The strangeness starts with the superconductivity itself. Bismuth alone is not a superconductor, except under extraordinarily low temperatures and high pressure—conditions that are not easy to achieve. Nickel is magnetic and not a superconductor. In fact, strong magnets are known to suppress the effect. This means that too much nickel destroys the superconductivity, but a small amount induces it.
UMD theorists proposed that fluctuations in nickel's magnetism are at the heart of this peculiar effect. These tiny magnetic tremors help electrons to form pairs, thus doing the work performed by vibrations in conventional superconductors. If there is too much nickel, magnetism dominates and the effect of the fluctuations diminishes. If there is too much bismuth, then the top surface, where superconductivity takes place, is too far away from the source of magnetic fluctuations.
The goldilocks zone occurs when a twenty-nanometer-thick bismuth layer is grown on top of two nanometers of nickel. For this layer combination, superconductivity happens at around 4 degrees above absolute zero. While this is about as cold as deep space, it is actually quite lab-friendly and reachable using standard cryogenic equipment.
The idea that magnetic fluctuations can promote superconductivity is not new and dates back to the end of the 20th century. However, most earlier examples of such behavior require strict operating conditions, such as high pressure. The researchers explain that Ni-Bi is different because straightforward cooling is enough to achieve this type of exotic superconductivity, which breaks time symmetry.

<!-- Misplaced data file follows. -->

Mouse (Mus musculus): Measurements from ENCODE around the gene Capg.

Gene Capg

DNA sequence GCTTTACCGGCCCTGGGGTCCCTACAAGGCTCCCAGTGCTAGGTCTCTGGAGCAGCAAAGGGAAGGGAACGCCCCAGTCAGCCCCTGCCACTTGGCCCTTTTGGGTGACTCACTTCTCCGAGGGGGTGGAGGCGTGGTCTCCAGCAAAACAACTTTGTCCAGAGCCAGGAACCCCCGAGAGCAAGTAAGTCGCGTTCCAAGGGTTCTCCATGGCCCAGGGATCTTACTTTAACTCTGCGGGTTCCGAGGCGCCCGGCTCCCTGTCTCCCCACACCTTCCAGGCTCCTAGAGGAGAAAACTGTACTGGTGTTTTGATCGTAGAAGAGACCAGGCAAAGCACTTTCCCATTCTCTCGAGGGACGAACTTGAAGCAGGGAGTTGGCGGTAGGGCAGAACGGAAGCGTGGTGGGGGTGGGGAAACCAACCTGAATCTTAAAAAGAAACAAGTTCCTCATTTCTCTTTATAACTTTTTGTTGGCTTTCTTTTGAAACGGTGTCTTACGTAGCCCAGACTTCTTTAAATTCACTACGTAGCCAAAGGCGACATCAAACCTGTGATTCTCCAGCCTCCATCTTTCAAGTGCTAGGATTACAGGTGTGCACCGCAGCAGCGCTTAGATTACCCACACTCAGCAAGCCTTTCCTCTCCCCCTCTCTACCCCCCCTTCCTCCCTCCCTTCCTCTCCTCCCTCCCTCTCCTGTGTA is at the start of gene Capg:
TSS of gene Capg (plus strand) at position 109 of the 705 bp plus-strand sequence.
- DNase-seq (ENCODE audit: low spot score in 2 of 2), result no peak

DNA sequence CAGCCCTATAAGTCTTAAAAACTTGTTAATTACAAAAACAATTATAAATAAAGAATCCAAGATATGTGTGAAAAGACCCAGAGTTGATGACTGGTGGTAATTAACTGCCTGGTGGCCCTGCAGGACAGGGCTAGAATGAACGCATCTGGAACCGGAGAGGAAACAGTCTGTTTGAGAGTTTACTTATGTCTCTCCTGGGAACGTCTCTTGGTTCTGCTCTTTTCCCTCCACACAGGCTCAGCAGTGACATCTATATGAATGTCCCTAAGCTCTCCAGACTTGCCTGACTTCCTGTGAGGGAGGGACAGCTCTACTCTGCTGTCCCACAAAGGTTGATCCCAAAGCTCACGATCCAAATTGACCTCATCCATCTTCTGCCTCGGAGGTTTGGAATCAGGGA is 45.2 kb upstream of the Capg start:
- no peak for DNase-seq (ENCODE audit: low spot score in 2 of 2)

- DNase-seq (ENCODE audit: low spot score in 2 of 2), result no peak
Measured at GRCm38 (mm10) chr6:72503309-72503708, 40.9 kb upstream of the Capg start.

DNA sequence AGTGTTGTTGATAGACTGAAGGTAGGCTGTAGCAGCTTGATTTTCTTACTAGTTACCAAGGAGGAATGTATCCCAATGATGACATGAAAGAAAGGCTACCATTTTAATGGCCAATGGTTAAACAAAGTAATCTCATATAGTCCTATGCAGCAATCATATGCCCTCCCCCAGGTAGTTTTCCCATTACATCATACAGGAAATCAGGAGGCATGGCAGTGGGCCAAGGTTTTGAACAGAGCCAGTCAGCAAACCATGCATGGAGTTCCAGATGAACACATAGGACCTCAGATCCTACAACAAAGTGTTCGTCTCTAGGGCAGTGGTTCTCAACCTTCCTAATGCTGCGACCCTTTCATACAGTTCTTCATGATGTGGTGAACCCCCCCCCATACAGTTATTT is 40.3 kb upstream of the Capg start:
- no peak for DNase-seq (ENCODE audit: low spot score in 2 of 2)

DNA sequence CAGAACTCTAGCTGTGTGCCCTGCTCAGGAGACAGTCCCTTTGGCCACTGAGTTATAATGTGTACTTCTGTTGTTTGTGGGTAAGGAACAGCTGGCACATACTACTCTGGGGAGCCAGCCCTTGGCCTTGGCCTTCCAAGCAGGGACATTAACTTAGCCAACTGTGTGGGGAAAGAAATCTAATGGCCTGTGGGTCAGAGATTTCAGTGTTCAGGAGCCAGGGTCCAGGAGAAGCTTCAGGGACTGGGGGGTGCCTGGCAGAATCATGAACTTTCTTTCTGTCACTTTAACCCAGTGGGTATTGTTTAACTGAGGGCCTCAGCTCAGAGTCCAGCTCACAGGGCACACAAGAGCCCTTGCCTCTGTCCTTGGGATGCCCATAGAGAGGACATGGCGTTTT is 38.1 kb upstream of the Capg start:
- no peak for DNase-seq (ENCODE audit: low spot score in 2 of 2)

The researchers employed a highly customized apparatus to search for signs of the broken symmetry. Light should rotate when reflected from samples that have this property. For Ni-Bi, the expected amount of light rotation is tens of nanoradians, which is about 100 billionths of a tick on a watch face. Jing Xia, a co-author of the paper and a professor at UCI, has one of the only devices in the world capable of measuring such an imperceptible light rotation.
In order to measure this rotation for Ni-Bi, light waves are first injected into one end of a single special-purpose optical fiber. The two waves travel through the fiber, as if on independent paths. They hit the sample and then retrace their paths. Upon return, the waves are combined and form a pattern. Rotations of the light waves—from, say, symmetry breaking—will show up in the analyzed pattern as small translations. Xia and his colleagues at UCI measured around 100 nanoradians of rotation, confirming the broken symmetry. Importantly, the effect appeared just as the Ni-Bi sample became a superconductor, suggesting that the broken time symmetry and the appearance of superconductivity are strongly linked.
This form of superconductivity is rare and researchers say that there is still no recipe for making it happen. But, as Xia points out, there is guidance in the math behind the electron behavior. "We know mathematically how to make electron pairs break time-reversal symmetry," Xia says. Practically, how do you achieve this formulaically? That is the million-dollar question. But my instinct is that when you do get magnetic fluctuation-mediated superconductivity, like in this material, then it is highly likely you get break that symmetry."
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More information: Xinxin Gong et al. Time-reversal symmetry-breaking superconductivity in epitaxial bismuth/nickel bilayers, Science Advances (2017). DOI: 10.1126/sciadv.1602579